Issued
2015
Decision
22 Apr 2015
Appeal Status
Appealed

High court upholds taxation review authority decisions and strikes out challenges finding them to be an abuse of process

2015 case note - High Court upholds TRA decisions relating to Trinity Scheme and strikes out challenges - stayed case, mutuality of interest, abuse of process.

Case
Muir & Others v Commissioner of Inland Revenue
Legal terms
Trinity, test case, stayed case, mutuality of interest, abuse of process.

Summary

The High Court struck out the challenge proceedings of Dr Muir and others in relation to assessments for various tax years ranging from 1997 to 2010. The High Court also dismissed appeals against decisions of Judge Barber striking out Dr Muir's challenges for the 1998 to 2006 years and refusing to recall his strike-out decision.

Facts

The 11 plaintiffs were investors or LAQCs of investors in the Trinity Scheme. The challenges in this proceeding had been stayed under the TAA awaiting determination of the test cases which were the Trinity challenges determined by the Supreme Court in Ben Nevis Forestry Ventures Ltd v Commissioner of Inland Revenue ([2008] NZSC 115). The challenges had been consolidated with two appeals from the Taxation Review Authority ("TRA").  

With leave from the Court, the majority of the plaintiffs either discontinued their challenge proceedings or took no part in the hearing. The remaining parties were the first plaintiff, Dr Muir, the fourth plaintiff, Mr Maude, the eighth plaintiff, Hillvale Holdings Ltd, and the eleventh plaintiff, Waikato Residential Properties Ltd. Mr Maude, Hillvale Holdings Ltd and Waikato Residential Properties Ltd advised that they would take no active part in the hearing and would simply adopt the submissions made by Dr Muir.

Accordingly, the Court was considering:

  1. challenge proceedings by Dr Muir and others to the 2007 to 2010 assessments and Dr Muir's challenge to the 1997 assessment; and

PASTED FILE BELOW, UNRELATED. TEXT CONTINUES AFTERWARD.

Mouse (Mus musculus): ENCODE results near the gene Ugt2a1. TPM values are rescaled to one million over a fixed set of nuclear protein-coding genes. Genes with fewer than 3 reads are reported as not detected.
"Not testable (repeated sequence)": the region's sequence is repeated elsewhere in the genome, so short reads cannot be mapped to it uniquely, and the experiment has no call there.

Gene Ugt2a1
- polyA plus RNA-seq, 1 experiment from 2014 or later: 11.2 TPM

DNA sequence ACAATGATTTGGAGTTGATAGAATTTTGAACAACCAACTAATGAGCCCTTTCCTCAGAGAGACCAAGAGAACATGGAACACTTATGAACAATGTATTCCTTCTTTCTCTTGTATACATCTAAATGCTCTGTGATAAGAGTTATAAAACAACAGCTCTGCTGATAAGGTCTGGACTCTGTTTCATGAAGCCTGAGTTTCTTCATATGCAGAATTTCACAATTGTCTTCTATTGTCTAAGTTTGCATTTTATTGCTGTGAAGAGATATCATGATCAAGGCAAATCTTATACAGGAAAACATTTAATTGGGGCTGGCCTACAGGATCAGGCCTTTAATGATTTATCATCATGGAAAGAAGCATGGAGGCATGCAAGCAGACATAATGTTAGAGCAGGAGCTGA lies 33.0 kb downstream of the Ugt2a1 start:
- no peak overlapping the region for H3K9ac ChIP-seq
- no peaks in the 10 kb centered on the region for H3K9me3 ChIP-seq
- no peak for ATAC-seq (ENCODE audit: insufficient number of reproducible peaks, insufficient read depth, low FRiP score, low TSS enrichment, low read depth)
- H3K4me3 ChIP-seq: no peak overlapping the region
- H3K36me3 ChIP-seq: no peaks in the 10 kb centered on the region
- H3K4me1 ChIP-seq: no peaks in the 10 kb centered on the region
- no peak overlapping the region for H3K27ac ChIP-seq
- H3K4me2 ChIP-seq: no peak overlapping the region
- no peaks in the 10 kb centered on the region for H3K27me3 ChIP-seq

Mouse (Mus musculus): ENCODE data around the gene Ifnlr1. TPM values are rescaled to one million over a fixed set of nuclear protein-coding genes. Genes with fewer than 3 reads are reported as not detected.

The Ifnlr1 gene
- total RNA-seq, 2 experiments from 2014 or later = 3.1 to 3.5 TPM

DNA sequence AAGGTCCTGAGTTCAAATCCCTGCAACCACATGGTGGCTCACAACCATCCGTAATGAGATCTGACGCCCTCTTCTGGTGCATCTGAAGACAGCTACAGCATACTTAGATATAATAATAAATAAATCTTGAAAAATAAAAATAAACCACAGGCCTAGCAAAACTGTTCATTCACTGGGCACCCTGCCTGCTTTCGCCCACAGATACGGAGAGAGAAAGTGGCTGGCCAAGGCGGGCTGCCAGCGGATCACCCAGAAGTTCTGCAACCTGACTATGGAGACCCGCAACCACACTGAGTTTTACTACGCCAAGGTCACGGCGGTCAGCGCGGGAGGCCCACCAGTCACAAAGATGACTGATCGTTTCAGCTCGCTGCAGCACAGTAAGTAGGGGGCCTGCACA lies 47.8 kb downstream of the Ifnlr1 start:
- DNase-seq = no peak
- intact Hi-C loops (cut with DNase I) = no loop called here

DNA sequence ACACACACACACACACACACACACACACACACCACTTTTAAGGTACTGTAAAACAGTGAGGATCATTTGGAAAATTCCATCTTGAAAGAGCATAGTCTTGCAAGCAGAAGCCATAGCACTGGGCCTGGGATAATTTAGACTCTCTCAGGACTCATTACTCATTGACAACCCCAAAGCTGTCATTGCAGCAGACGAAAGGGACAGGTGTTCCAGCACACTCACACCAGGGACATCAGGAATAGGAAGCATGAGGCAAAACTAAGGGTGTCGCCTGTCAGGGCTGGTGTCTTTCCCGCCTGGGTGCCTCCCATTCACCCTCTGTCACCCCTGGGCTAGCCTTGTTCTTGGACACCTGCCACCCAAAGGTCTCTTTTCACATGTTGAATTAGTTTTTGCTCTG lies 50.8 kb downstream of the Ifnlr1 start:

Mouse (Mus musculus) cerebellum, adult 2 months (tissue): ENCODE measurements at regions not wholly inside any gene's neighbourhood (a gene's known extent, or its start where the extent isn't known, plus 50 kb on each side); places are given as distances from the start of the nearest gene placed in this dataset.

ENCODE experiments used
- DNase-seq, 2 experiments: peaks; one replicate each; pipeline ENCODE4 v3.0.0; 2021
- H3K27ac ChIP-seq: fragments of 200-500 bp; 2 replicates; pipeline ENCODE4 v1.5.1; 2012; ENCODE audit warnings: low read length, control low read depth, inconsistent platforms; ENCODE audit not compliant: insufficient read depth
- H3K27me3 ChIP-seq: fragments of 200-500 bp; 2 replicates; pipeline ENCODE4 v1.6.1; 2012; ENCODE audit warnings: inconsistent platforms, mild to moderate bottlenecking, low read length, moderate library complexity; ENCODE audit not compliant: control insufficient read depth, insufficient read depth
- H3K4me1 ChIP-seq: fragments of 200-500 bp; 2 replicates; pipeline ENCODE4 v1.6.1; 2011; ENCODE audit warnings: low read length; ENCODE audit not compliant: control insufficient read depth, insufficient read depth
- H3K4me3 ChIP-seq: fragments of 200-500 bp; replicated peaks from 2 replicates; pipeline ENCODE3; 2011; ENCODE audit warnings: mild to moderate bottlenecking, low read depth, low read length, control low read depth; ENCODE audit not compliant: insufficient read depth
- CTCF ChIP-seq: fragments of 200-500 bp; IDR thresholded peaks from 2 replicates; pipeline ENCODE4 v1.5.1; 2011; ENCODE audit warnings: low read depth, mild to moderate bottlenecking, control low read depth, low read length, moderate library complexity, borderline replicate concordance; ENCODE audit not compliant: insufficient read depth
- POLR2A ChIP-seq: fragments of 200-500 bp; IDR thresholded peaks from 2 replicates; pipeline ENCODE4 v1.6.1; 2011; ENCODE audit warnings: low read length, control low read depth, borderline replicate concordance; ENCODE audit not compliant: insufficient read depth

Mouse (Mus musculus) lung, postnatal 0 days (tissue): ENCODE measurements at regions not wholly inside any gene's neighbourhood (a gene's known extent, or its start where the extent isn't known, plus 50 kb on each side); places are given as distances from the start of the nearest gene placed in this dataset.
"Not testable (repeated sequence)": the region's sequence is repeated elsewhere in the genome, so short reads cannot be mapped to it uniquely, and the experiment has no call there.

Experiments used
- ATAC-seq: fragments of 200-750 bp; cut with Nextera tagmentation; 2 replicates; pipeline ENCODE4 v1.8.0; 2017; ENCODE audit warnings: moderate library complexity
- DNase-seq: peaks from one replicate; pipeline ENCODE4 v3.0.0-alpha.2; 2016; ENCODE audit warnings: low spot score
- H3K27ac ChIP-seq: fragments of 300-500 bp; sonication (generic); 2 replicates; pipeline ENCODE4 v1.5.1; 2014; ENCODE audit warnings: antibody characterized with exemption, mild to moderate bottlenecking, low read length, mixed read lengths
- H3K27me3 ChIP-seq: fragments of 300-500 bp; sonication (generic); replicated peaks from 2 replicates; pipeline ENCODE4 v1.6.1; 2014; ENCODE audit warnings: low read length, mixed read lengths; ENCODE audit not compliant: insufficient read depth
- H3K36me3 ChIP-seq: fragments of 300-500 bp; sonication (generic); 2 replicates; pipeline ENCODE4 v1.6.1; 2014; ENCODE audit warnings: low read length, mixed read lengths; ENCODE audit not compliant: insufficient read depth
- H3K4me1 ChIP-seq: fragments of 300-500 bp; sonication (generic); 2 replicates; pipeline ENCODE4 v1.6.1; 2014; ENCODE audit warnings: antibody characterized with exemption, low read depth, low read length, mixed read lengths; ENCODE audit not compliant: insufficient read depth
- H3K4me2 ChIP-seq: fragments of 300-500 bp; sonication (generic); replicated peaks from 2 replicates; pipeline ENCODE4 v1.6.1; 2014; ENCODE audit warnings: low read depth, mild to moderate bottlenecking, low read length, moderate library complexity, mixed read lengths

2. appeals by Dr Muir from decisions of Judge Barber in the TRA striking out Dr Muir's challenges for the 1998 to 2006 years and refusing to recall his strike-out decision.

The Commissioner of Inland Revenue ("the Commissioner") submitted that the challenges, while fresh challenges in the sense that they related to later or different assessments, nevertheless arose out of the Trinity Scheme and were identical to the tax challenges already determined by the Supreme Court. The challenges before the Court sought to re-litigate the legal analysis of the Trinity Scheme. However, the issue was subject to the doctrine of issue estoppel with the result that it was an abuse of process to issue the current proceedings.

The Commissioner also submitted that Dr Muir's appeals should be dismissed for the same reasons.

Dr Muir submitted that the Commissioner made incorrect tax assessments in so far as the "black letter" analysis of the Trinity Scheme was not based on the accrual rules. Dr Muir submitted that the Trinity Scheme required analysis under subpart EH of the Income Tax Act 1994 ("the Act") and not under subpart EG of the Act, which had been the basis for the Courts' analysis of the Trinity Scheme. Dr Muir submitted that the application of subpart EH is mandatory where there is a financial arrangement and that it was unlawful to fail to apply it. He contended that subpart EH required there to be a calculation of a core acquisition price in order to determine the interest to be spread, and thereby see what is left to depreciate under subpart EH.